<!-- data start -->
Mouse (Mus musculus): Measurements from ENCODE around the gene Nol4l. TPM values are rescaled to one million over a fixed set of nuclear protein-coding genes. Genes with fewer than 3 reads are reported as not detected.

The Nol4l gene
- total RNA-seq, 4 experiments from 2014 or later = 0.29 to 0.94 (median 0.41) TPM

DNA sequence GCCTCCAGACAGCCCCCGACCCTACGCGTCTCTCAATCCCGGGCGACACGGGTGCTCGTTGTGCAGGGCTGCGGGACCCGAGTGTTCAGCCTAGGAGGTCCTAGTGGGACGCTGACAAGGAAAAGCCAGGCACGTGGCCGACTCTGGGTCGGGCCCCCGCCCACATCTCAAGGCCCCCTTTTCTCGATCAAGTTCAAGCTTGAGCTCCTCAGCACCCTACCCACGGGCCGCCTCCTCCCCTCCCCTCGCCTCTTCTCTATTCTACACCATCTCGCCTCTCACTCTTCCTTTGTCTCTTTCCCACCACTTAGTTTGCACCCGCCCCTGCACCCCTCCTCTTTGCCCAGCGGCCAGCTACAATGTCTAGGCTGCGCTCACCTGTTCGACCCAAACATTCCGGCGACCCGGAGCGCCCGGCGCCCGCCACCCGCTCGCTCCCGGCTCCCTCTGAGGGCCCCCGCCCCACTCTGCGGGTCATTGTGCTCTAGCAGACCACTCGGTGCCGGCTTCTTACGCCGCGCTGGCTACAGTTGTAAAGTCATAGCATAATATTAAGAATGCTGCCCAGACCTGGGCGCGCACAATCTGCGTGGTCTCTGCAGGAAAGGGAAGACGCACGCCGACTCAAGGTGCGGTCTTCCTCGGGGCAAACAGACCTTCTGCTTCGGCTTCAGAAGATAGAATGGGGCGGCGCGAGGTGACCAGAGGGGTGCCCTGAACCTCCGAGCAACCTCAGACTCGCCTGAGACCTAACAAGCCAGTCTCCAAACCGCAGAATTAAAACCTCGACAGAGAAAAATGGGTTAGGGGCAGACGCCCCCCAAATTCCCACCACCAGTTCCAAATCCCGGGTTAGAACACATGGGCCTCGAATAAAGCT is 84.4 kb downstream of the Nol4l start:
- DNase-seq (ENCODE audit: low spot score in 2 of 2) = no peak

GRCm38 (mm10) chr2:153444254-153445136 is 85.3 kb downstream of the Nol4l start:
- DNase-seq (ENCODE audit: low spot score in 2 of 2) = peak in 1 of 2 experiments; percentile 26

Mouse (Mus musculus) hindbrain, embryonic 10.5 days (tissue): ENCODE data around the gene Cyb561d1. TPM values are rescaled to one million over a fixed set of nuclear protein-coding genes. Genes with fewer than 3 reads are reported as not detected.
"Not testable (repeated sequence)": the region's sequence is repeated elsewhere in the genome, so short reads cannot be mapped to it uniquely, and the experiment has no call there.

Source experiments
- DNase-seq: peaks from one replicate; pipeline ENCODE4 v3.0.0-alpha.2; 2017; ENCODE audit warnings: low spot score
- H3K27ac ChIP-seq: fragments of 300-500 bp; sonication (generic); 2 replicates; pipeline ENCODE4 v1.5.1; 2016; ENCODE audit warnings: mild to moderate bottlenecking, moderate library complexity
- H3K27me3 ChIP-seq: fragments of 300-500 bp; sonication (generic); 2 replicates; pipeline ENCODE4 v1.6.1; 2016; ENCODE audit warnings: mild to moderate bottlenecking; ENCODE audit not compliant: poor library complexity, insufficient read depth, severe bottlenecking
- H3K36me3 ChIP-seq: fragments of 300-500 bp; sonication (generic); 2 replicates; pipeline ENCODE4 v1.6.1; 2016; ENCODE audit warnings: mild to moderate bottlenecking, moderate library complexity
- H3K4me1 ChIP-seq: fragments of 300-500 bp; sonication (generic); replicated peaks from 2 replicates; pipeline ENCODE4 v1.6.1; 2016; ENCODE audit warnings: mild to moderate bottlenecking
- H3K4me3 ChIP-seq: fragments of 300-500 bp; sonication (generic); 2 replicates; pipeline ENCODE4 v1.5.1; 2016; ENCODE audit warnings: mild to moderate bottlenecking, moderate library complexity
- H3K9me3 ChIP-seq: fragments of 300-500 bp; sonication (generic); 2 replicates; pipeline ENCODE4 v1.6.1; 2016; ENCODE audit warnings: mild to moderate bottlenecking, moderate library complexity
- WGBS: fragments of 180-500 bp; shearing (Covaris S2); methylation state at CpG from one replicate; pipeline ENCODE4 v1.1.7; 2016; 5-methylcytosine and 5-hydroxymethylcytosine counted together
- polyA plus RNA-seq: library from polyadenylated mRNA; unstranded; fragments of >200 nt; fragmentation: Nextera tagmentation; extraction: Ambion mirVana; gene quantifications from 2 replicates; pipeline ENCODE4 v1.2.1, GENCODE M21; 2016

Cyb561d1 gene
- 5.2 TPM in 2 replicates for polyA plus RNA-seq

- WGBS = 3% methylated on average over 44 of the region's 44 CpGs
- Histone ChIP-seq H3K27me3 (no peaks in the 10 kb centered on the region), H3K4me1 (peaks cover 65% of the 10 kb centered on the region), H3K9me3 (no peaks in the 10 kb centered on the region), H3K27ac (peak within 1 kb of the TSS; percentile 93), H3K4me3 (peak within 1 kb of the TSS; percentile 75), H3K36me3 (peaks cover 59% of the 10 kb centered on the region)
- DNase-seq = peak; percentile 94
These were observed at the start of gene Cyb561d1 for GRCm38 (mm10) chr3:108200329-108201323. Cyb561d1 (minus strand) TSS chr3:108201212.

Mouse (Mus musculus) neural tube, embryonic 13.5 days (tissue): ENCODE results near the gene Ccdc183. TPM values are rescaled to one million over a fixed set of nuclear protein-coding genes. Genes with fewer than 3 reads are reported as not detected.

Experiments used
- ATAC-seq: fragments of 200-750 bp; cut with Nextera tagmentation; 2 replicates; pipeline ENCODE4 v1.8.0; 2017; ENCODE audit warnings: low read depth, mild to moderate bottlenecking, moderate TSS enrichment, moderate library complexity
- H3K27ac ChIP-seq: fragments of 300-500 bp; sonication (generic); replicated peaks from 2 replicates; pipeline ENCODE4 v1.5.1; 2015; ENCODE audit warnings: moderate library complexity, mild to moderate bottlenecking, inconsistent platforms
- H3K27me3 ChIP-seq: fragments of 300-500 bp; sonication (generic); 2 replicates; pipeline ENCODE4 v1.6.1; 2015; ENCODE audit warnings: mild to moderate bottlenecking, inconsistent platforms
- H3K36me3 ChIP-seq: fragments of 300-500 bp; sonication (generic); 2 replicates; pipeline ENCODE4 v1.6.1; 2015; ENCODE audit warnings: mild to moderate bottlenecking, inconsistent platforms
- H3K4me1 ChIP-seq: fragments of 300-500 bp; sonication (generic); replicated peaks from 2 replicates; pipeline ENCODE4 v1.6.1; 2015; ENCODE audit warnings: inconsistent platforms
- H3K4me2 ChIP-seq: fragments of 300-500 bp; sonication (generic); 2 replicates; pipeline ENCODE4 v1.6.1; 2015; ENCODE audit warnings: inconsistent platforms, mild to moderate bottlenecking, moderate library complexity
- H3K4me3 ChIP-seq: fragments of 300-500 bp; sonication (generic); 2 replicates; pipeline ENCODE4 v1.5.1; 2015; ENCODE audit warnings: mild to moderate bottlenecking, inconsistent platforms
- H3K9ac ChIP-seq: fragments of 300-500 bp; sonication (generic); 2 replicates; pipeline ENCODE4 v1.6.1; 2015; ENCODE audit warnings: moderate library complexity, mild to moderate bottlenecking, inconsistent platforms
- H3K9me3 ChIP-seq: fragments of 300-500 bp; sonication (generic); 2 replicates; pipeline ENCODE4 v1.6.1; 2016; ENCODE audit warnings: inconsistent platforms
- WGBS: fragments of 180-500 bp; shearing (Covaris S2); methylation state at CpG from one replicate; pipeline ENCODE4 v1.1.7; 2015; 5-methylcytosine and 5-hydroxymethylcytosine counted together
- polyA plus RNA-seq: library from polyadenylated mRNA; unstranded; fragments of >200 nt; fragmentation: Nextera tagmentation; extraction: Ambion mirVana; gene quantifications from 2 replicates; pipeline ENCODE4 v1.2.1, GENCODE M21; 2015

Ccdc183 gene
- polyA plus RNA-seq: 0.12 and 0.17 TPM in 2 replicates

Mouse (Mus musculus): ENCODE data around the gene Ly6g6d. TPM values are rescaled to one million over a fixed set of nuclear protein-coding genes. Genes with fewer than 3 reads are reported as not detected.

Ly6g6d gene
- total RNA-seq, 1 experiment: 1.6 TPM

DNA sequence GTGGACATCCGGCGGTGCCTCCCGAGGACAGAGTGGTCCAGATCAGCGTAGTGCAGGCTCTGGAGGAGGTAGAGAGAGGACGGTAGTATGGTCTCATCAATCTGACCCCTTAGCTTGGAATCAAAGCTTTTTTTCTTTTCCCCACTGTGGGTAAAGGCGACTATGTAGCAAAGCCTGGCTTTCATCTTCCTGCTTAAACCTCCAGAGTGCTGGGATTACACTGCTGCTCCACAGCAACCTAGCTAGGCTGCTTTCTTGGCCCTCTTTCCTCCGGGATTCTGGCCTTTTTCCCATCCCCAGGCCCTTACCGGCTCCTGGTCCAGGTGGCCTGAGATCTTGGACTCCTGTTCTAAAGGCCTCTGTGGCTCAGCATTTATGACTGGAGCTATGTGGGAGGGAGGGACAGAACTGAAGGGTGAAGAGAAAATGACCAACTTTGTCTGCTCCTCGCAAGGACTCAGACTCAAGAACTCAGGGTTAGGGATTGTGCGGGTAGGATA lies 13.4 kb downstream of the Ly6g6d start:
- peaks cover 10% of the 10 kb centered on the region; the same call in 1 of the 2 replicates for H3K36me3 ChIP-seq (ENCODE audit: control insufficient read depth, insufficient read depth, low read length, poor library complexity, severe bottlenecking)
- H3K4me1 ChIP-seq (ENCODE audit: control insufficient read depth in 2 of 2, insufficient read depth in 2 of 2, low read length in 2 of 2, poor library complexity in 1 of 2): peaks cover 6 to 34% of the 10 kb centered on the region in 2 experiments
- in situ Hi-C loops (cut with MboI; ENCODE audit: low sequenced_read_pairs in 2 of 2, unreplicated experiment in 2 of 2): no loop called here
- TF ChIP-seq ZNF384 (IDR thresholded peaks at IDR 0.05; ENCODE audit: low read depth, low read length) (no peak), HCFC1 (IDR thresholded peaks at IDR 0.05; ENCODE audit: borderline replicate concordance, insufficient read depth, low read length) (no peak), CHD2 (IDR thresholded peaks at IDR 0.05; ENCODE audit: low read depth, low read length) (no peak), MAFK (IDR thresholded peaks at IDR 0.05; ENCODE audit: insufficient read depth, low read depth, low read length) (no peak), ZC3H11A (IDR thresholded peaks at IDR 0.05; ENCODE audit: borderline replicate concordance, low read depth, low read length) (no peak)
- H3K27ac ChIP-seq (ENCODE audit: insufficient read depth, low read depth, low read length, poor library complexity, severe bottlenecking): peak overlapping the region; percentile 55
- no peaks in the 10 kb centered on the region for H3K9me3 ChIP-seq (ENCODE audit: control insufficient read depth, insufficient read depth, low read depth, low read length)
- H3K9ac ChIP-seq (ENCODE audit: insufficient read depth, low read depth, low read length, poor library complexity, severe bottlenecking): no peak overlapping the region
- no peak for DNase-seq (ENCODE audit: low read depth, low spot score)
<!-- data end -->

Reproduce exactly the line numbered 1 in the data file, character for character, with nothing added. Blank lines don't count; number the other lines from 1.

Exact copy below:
Mouse (Mus musculus): Measurements from ENCODE around the gene Nol4l. TPM values are rescaled to one million over a fixed set of nuclear protein-coding genes. Genes with fewer than 3 reads are reported as not detected.